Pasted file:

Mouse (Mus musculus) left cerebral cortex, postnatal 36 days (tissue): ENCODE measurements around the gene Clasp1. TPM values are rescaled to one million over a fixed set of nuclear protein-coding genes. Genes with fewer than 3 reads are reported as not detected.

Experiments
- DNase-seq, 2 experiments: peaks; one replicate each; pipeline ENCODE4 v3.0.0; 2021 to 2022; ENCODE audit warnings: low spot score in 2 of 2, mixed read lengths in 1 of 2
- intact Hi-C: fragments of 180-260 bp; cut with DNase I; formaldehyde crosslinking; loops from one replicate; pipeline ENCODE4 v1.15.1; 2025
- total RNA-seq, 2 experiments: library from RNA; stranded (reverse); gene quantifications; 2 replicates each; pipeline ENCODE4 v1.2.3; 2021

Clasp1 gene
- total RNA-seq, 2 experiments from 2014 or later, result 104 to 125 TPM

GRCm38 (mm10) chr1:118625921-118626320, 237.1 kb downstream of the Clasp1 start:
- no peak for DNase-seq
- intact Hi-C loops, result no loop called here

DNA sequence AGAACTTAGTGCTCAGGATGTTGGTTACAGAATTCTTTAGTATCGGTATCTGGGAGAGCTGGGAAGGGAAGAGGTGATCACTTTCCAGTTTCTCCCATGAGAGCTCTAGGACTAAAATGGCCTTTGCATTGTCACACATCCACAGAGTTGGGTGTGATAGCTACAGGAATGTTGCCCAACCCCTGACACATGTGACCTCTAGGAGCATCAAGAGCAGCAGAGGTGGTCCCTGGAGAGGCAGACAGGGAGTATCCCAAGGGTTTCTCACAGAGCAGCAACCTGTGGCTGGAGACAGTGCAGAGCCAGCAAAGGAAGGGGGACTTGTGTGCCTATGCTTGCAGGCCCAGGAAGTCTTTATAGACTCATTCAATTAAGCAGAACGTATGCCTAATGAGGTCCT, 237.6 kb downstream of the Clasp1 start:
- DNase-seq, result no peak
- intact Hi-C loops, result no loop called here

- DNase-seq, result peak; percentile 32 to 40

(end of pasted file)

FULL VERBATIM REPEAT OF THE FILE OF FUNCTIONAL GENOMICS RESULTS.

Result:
Mouse (Mus musculus) left cerebral cortex, postnatal 36 days (tissue): ENCODE measurements around the gene Clasp1. TPM values are rescaled to one million over a fixed set of nuclear protein-coding genes. Genes with fewer than 3 reads are reported as not detected.

Experiments
- DNase-seq, 2 experiments: peaks; one replicate each; pipeline ENCODE4 v3.0.0; 2021 to 2022; ENCODE audit warnings: low spot score in 2 of 2, mixed read lengths in 1 of 2
- intact Hi-C: fragments of 180-260 bp; cut with DNase I; formaldehyde crosslinking; loops from one replicate; pipeline ENCODE4 v1.15.1; 2025
- total RNA-seq, 2 experiments: library from RNA; stranded (reverse); gene quantifications; 2 replicates each; pipeline ENCODE4 v1.2.3; 2021

Clasp1 gene
- total RNA-seq, 2 experiments from 2014 or later, result 104 to 125 TPM

GRCm38 (mm10) chr1:118625921-118626320, 237.1 kb downstream of the Clasp1 start:
- no peak for DNase-seq
- intact Hi-C loops, result no loop called here

DNA sequence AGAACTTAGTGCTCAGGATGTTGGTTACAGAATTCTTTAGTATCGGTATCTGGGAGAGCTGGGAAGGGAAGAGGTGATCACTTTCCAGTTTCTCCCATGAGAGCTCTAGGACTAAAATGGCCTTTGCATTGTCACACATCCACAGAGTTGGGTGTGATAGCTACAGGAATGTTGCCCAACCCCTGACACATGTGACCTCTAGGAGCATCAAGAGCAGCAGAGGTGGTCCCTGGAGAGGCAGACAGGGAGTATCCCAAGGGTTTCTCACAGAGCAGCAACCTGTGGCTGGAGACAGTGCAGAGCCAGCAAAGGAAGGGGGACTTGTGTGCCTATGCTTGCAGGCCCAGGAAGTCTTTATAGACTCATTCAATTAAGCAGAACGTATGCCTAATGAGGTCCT, 237.6 kb downstream of the Clasp1 start:
- DNase-seq, result no peak
- intact Hi-C loops, result no loop called here

- DNase-seq, result peak; percentile 32 to 40